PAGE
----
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Suit LED driver architecture for the application

Posted: 19 Dec 2013     Print Version  Bookmark and Share

Keywords:LED lighting  driver architectures  isolation  dimming  flicker 

There are a number of applications for LED lighting, from simple incandescent or CCFL lamp replacement to new opportunities in architectural, industrial, medical, and other applications. Each of these applications often has a different set of performance criteria for the LED lamps to best match the lamp and the light it delivers to the application.

To power LEDs, designers have a choice of several driver architectures, and each architecture has its own plusses and minuses that make it a good or poor fit for a particular application. The various factors that should be considered when selecting a driver architecture span a wide range, with cost being the elephant in the room. Not far behind, though, are issues such as isolation, dimming, flicker, colour temperature, power factor, reliability, thermal management, and still other concerns.

Figure 1: Two popular LED driver approaches employ Secondary-Side control (a) and Primary Side control (b). Secondary-Side control provides good current and voltage control accuracy, but Primary-Side control lowers component count and size while improving performance.

There are several basic LED driver architectures – Secondary side control, Primary side control, and Isolated/Non-isolated. Additionally, power-factor control (PFC) is a major performance concern in many applications, with solutions consisting of either a two-stage driver with PFC or a single stage with PFC, or a single stage with no PFC (common for power levels of less than 5W). The entire driver sub-system is thus one big set of trade-offs to reduce bill of materials (BOM) cost, to get the best efficiency while achieving dimmer compatibility, and to build a reliable product that keeps thermals under control and will fail safely if something goes wrong.

Basic driver architectures
To provide the best isolation and control, the Secondary-Side control architecture monitors the output voltage/current and provides feedback to the driver on the primary side via an optically isolated signal path (figure 1a). The feedback enables the secondary-side controller to provide good current and voltage control accuracy. The simpler Primary-Side control approach eliminates the secondary-side controller and the optically-isolated feedback path, thus lowering system cost and reduces the system size while improving performance. In this approach, the primary-side driver determines the output current and voltage by waveform analysis on the primary side (figure 1b). Depending on the quality of this analysis, the primary side control can match or exceed the secondary-side regulation and performance and is thus the popular solution in isolated LED drivers today.

The basic Primary-Side control circuit is isolated thanks to the transformer in the output stage. However, to lower component cost, a non-isolated approach replaces the transformer with an inductor and can replace the Primary-Side driver flyback circuit with a buck controller (figure 2). In the non-isolated approach, the control mechanism is simplified but the circuit requires more complex physical isolation to prevent input-to-output short circuits. Today, a majority of LED driver designs employ an isolated architecture. However, advances in circuit design may offer some additional lower-cost options in the next year or two.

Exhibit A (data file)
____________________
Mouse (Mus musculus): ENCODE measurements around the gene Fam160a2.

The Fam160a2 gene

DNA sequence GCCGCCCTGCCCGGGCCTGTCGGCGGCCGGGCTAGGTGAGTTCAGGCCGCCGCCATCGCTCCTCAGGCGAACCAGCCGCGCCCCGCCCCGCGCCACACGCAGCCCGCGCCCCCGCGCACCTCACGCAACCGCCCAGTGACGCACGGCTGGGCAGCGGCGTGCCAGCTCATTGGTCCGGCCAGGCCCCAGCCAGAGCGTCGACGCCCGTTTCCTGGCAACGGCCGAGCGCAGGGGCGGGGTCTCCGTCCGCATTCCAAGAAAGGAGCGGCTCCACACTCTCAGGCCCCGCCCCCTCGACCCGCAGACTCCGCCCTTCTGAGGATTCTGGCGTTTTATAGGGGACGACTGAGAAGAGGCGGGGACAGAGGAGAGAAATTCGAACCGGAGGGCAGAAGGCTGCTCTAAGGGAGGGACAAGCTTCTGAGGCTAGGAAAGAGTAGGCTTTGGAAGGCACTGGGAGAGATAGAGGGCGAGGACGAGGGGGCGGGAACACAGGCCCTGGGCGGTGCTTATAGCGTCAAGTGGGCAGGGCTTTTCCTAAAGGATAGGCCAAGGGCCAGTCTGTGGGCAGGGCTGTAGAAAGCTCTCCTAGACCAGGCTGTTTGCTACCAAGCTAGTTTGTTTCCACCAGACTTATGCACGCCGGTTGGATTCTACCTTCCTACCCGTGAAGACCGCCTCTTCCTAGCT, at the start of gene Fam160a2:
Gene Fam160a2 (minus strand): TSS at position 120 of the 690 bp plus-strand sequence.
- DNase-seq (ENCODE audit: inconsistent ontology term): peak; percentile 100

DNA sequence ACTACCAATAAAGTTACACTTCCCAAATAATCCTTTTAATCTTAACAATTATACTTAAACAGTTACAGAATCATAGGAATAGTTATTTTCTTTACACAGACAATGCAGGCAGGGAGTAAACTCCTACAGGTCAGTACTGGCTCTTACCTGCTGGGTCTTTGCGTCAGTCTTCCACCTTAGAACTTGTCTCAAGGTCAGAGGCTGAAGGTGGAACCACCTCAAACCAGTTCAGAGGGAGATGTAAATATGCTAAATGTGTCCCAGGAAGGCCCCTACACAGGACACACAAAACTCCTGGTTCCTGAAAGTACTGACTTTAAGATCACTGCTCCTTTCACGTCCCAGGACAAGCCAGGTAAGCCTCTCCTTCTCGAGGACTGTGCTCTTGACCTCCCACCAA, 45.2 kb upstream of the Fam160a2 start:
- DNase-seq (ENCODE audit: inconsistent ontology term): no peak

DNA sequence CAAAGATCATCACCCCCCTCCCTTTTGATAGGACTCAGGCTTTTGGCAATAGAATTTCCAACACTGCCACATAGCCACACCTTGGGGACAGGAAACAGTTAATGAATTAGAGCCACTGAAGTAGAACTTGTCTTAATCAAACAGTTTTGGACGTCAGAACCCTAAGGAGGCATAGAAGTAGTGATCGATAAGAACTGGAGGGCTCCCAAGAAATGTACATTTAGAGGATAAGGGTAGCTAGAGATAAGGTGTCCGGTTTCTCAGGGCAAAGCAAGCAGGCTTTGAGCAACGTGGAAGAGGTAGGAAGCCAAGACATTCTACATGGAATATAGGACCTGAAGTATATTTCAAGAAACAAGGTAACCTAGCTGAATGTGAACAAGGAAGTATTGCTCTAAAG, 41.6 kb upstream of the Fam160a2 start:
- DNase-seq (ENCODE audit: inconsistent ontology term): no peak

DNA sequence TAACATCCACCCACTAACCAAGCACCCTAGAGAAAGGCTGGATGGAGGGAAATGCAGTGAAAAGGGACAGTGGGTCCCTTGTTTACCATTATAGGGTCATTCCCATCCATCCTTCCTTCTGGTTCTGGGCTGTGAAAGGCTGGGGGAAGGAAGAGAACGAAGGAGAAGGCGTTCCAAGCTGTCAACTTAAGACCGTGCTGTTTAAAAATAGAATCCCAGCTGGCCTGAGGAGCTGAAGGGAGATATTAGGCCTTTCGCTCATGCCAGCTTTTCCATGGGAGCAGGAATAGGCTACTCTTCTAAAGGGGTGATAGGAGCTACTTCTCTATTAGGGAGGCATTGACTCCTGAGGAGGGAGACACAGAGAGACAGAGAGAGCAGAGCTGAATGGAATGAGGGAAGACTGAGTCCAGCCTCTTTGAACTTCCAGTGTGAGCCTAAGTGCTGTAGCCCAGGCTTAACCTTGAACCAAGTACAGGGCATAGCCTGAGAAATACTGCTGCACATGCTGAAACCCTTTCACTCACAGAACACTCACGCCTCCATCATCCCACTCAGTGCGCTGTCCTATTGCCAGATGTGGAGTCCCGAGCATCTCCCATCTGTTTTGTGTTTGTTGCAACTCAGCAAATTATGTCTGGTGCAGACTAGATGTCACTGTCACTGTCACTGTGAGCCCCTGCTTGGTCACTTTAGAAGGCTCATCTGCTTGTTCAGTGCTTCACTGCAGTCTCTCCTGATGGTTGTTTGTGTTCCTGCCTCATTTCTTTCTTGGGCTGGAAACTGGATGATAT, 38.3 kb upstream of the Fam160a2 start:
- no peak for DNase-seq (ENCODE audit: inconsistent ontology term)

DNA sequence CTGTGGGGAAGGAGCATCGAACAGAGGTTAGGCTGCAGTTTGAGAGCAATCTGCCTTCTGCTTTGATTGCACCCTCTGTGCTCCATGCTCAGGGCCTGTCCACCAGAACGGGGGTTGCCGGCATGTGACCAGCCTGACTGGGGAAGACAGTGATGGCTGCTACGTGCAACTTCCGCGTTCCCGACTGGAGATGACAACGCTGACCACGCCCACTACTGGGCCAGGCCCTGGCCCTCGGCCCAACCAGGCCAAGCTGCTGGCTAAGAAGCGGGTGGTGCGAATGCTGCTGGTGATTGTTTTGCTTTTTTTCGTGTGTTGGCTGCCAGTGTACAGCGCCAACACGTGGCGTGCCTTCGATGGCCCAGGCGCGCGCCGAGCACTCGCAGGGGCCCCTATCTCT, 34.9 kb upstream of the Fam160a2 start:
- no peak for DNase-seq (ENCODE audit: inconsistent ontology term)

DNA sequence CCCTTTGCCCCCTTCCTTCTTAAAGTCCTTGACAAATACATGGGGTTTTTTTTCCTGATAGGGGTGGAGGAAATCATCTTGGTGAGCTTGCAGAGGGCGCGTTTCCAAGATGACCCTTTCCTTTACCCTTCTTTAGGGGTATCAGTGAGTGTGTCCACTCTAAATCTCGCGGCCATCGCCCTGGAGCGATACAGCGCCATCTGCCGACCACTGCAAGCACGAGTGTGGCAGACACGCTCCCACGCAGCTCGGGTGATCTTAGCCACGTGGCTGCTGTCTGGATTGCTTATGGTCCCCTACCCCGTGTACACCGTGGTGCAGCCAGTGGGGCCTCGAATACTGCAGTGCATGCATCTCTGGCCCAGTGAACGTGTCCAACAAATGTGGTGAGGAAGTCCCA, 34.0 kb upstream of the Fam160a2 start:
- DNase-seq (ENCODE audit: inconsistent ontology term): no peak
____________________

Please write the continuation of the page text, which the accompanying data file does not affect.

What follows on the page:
Power factor basics
The ideal power factor of 1 occurs when input voltage and current are in phase and the input voltage and current waveforms track. When the phase difference between the voltage and current waveforms increases, the power factor decreases and system efficiency suffers. However, boost converters inherently have a current waveform envelope that tracks the input voltage waveform and thus maintain a power factor near unity.

To improve the power factor, a two-stage power-factor correction (PFC) boost circuit can be added in front of the Primary-Side driver and control circuits (figure 3). The PFC circuit also eliminates the 2x line frequencies that can cause flicker. In the example shown the output stage uses a flyback converter to provide isolation for the driver circuits in the iW3616. The driver chip uses primary-side sensing technology to achieve excellent line voltage and LED load current regulation without a secondary-side feedback circuit and it eliminates the need for the optocoupler feedback loop. In addition, cycle-by-cycle waveform analysis technology allows fast dimmer setting response. The digital control loop maintains stability of overall operating conditions without the need for loop compensation components.

Figure 2: A Primary-Side driver can be set up to operate in an isolated configuration by using a transformer in the output stage, or in a non-isolated configuration by replacing the output transformer with an inductor and optionally replacing the flyback circuit with a buck controller.

Figure 3: A two-stage power-factor correction boost circuit added to the iW3616 digital power controller lets the driver circuit deliver flickerless dimming and high power factors (>0.95).

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